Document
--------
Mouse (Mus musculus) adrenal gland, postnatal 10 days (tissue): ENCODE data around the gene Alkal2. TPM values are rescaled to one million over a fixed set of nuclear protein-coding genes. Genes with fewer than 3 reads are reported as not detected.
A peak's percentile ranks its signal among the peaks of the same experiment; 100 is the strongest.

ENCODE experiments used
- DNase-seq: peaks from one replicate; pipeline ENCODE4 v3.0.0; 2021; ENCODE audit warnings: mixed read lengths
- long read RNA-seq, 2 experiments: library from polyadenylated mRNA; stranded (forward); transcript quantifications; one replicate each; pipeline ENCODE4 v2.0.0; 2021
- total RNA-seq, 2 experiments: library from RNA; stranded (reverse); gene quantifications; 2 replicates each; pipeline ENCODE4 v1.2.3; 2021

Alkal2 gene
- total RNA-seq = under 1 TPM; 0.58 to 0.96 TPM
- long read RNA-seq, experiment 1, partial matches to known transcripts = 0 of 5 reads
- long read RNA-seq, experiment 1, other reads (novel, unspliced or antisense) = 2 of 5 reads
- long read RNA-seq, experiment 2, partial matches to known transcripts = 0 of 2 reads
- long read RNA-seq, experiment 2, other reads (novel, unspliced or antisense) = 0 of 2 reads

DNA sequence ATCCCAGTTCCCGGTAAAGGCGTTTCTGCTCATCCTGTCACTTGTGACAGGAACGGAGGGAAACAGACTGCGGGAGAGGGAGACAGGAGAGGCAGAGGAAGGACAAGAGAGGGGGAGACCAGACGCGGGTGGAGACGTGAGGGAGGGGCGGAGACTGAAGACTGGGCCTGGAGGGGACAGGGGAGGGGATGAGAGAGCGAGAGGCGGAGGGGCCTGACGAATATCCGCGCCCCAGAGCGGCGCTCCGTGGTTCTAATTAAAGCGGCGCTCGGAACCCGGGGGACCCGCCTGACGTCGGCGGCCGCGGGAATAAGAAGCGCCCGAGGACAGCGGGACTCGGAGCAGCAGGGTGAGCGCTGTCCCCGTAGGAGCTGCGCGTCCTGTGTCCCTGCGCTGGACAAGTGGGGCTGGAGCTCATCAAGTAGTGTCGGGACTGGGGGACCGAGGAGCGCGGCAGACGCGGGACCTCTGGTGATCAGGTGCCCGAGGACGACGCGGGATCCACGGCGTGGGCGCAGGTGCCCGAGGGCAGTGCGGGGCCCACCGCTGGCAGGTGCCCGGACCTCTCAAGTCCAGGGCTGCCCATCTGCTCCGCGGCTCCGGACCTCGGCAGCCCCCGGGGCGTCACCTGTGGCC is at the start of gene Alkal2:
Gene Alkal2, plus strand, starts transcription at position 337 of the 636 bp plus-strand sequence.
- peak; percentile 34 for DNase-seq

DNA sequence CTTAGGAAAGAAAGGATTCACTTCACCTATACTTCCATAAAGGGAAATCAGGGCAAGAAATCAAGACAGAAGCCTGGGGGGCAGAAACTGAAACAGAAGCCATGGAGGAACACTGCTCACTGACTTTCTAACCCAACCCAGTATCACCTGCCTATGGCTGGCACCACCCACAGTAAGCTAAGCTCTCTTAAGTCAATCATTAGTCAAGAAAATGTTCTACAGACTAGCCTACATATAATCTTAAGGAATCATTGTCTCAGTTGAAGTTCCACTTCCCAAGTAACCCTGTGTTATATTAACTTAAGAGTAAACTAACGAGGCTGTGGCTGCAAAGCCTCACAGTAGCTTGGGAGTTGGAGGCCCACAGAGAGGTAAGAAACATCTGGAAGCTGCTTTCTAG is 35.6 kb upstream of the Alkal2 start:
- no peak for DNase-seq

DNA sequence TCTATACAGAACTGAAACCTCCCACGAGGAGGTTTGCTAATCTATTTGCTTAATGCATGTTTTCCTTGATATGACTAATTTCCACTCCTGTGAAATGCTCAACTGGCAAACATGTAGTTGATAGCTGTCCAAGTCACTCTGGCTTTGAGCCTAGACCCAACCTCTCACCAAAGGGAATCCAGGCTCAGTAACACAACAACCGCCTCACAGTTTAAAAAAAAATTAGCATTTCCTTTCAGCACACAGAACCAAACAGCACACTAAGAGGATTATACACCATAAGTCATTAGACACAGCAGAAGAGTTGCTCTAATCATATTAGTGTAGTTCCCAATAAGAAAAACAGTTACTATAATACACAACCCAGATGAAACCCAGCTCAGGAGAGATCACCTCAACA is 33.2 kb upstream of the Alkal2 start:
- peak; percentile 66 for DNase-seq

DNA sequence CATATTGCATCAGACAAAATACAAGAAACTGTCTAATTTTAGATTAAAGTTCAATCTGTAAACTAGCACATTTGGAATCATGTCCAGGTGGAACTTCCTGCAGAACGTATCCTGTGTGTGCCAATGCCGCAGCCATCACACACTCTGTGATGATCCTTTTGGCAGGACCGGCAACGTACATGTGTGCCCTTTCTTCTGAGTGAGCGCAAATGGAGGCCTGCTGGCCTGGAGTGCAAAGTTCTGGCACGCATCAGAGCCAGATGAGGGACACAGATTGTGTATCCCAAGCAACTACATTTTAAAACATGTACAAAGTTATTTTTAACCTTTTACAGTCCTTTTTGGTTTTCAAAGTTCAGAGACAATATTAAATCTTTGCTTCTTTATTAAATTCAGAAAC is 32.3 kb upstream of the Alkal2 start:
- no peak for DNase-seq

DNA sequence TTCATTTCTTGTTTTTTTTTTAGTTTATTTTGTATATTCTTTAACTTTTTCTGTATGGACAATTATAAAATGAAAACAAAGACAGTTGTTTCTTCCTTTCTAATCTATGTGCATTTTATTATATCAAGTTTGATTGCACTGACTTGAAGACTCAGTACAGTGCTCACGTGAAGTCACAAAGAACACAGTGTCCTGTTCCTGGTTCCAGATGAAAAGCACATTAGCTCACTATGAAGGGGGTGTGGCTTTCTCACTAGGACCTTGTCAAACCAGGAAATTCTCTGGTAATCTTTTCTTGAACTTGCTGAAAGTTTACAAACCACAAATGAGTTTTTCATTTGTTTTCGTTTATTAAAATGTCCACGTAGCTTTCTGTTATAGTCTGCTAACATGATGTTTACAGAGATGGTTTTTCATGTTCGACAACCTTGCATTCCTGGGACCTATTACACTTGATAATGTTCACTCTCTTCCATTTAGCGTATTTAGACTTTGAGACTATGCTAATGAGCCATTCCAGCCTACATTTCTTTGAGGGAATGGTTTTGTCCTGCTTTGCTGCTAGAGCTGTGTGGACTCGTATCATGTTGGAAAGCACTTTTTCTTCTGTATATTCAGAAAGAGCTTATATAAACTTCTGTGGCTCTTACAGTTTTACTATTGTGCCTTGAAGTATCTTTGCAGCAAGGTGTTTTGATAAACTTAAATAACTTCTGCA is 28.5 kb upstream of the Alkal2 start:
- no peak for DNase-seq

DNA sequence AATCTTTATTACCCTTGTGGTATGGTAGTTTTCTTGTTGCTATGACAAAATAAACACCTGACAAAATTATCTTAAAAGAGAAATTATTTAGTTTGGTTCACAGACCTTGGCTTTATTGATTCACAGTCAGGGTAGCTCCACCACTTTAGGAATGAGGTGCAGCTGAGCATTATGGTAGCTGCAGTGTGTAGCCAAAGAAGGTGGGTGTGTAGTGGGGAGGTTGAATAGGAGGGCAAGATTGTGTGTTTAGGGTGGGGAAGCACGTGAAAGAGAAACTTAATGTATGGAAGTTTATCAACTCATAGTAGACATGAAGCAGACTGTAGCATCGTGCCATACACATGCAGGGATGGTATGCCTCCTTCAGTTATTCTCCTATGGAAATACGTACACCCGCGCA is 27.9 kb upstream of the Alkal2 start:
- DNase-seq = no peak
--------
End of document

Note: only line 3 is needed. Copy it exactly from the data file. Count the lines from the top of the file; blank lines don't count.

ENCODE experiments used